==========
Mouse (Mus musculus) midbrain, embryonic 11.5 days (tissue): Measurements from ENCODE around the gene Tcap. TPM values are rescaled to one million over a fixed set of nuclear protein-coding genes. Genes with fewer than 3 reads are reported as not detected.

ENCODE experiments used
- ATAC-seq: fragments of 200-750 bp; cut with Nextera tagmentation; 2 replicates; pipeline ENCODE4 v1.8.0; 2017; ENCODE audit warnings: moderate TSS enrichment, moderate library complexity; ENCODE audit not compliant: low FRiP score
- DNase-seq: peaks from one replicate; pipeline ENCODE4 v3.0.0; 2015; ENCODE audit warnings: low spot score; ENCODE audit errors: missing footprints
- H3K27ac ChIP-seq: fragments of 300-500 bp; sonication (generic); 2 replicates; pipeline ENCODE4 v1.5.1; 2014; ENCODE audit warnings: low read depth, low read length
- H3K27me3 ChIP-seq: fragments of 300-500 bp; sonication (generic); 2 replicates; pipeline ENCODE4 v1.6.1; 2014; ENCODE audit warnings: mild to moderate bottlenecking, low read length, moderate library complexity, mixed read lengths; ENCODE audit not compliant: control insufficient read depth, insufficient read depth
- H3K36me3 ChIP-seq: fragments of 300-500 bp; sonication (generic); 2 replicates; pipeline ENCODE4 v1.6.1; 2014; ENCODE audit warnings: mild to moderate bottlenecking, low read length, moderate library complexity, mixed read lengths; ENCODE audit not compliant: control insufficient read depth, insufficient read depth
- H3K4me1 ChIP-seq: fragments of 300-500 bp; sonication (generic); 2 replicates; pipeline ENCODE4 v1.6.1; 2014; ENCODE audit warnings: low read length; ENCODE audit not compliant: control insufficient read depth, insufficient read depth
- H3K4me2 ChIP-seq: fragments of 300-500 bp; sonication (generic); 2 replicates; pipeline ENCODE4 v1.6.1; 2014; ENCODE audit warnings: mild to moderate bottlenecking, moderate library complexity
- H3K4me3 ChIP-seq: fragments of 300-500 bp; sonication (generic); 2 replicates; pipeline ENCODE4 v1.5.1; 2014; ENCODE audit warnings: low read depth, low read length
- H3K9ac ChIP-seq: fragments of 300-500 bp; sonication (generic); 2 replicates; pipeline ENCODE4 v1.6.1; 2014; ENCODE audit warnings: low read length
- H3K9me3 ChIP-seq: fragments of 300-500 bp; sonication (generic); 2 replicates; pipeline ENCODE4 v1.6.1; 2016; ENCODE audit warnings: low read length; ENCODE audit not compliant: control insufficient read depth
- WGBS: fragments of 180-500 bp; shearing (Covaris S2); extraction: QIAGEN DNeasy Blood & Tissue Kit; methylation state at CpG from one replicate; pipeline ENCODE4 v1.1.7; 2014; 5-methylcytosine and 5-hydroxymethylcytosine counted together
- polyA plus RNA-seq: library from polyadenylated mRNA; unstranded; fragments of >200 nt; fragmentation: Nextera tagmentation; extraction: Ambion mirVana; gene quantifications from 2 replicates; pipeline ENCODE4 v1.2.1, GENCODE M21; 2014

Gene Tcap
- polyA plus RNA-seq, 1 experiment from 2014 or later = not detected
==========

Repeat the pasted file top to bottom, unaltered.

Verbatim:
Mouse (Mus musculus) midbrain, embryonic 11.5 days (tissue): Measurements from ENCODE around the gene Tcap. TPM values are rescaled to one million over a fixed set of nuclear protein-coding genes. Genes with fewer than 3 reads are reported as not detected.

ENCODE experiments used
- ATAC-seq: fragments of 200-750 bp; cut with Nextera tagmentation; 2 replicates; pipeline ENCODE4 v1.8.0; 2017; ENCODE audit warnings: moderate TSS enrichment, moderate library complexity; ENCODE audit not compliant: low FRiP score
- DNase-seq: peaks from one replicate; pipeline ENCODE4 v3.0.0; 2015; ENCODE audit warnings: low spot score; ENCODE audit errors: missing footprints
- H3K27ac ChIP-seq: fragments of 300-500 bp; sonication (generic); 2 replicates; pipeline ENCODE4 v1.5.1; 2014; ENCODE audit warnings: low read depth, low read length
- H3K27me3 ChIP-seq: fragments of 300-500 bp; sonication (generic); 2 replicates; pipeline ENCODE4 v1.6.1; 2014; ENCODE audit warnings: mild to moderate bottlenecking, low read length, moderate library complexity, mixed read lengths; ENCODE audit not compliant: control insufficient read depth, insufficient read depth
- H3K36me3 ChIP-seq: fragments of 300-500 bp; sonication (generic); 2 replicates; pipeline ENCODE4 v1.6.1; 2014; ENCODE audit warnings: mild to moderate bottlenecking, low read length, moderate library complexity, mixed read lengths; ENCODE audit not compliant: control insufficient read depth, insufficient read depth
- H3K4me1 ChIP-seq: fragments of 300-500 bp; sonication (generic); 2 replicates; pipeline ENCODE4 v1.6.1; 2014; ENCODE audit warnings: low read length; ENCODE audit not compliant: control insufficient read depth, insufficient read depth
- H3K4me2 ChIP-seq: fragments of 300-500 bp; sonication (generic); 2 replicates; pipeline ENCODE4 v1.6.1; 2014; ENCODE audit warnings: mild to moderate bottlenecking, moderate library complexity
- H3K4me3 ChIP-seq: fragments of 300-500 bp; sonication (generic); 2 replicates; pipeline ENCODE4 v1.5.1; 2014; ENCODE audit warnings: low read depth, low read length
- H3K9ac ChIP-seq: fragments of 300-500 bp; sonication (generic); 2 replicates; pipeline ENCODE4 v1.6.1; 2014; ENCODE audit warnings: low read length
- H3K9me3 ChIP-seq: fragments of 300-500 bp; sonication (generic); 2 replicates; pipeline ENCODE4 v1.6.1; 2016; ENCODE audit warnings: low read length; ENCODE audit not compliant: control insufficient read depth
- WGBS: fragments of 180-500 bp; shearing (Covaris S2); extraction: QIAGEN DNeasy Blood & Tissue Kit; methylation state at CpG from one replicate; pipeline ENCODE4 v1.1.7; 2014; 5-methylcytosine and 5-hydroxymethylcytosine counted together
- polyA plus RNA-seq: library from polyadenylated mRNA; unstranded; fragments of >200 nt; fragmentation: Nextera tagmentation; extraction: Ambion mirVana; gene quantifications from 2 replicates; pipeline ENCODE4 v1.2.1, GENCODE M21; 2014

Gene Tcap
- polyA plus RNA-seq, 1 experiment from 2014 or later = not detected